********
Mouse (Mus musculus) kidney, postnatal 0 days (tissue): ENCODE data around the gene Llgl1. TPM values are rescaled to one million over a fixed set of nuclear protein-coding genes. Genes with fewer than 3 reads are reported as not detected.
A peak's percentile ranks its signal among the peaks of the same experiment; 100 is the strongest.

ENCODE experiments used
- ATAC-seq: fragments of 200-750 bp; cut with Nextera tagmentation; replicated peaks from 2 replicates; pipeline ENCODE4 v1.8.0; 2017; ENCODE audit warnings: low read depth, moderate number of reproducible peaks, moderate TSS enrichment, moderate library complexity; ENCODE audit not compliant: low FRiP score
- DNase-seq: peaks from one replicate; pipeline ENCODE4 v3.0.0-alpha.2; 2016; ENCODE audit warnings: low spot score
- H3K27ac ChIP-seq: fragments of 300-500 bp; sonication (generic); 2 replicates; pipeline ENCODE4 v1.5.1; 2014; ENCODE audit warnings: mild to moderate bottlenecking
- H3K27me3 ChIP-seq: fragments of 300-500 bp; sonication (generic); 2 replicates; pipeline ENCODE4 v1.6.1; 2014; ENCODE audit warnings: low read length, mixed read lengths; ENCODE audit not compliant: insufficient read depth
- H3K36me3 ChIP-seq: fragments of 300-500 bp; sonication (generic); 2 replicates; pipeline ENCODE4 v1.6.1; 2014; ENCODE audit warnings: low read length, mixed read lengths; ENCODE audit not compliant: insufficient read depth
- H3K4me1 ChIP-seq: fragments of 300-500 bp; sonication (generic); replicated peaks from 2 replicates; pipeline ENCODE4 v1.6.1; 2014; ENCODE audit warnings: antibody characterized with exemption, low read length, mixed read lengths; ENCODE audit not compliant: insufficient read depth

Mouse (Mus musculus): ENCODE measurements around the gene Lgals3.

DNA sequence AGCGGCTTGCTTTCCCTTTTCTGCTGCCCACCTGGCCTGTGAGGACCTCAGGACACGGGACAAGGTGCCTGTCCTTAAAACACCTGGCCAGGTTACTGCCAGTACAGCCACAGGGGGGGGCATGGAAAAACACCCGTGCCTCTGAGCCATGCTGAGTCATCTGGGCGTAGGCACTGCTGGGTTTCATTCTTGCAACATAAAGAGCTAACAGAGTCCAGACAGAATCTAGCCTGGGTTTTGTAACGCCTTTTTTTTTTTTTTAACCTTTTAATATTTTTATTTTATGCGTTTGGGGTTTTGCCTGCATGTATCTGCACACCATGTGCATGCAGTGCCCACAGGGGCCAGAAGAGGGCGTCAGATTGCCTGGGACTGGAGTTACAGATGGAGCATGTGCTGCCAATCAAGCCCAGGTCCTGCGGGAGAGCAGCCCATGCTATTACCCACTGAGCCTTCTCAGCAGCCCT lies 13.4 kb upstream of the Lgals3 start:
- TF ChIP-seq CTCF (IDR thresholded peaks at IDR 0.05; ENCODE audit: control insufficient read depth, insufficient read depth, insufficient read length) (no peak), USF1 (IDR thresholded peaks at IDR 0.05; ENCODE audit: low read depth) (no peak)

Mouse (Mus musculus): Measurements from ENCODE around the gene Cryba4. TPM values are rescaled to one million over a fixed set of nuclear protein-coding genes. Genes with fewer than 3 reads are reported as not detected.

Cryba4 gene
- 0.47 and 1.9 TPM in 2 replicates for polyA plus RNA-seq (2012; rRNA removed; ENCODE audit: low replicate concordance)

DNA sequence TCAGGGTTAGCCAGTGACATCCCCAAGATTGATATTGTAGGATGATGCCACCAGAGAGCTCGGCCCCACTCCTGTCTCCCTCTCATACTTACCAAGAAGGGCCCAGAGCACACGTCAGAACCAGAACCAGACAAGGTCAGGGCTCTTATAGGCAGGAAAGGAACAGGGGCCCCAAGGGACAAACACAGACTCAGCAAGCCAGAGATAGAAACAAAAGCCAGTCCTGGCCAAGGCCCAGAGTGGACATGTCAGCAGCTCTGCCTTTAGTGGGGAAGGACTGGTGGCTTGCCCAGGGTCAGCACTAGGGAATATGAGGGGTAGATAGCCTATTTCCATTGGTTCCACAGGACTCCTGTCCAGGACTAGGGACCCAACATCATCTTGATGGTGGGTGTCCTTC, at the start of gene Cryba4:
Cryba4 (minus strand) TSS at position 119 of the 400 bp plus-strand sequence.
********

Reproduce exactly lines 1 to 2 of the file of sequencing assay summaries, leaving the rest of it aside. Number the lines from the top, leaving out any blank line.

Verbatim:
Mouse (Mus musculus) kidney, postnatal 0 days (tissue): ENCODE data around the gene Llgl1. TPM values are rescaled to one million over a fixed set of nuclear protein-coding genes. Genes with fewer than 3 reads are reported as not detected.
A peak's percentile ranks its signal among the peaks of the same experiment; 100 is the strongest.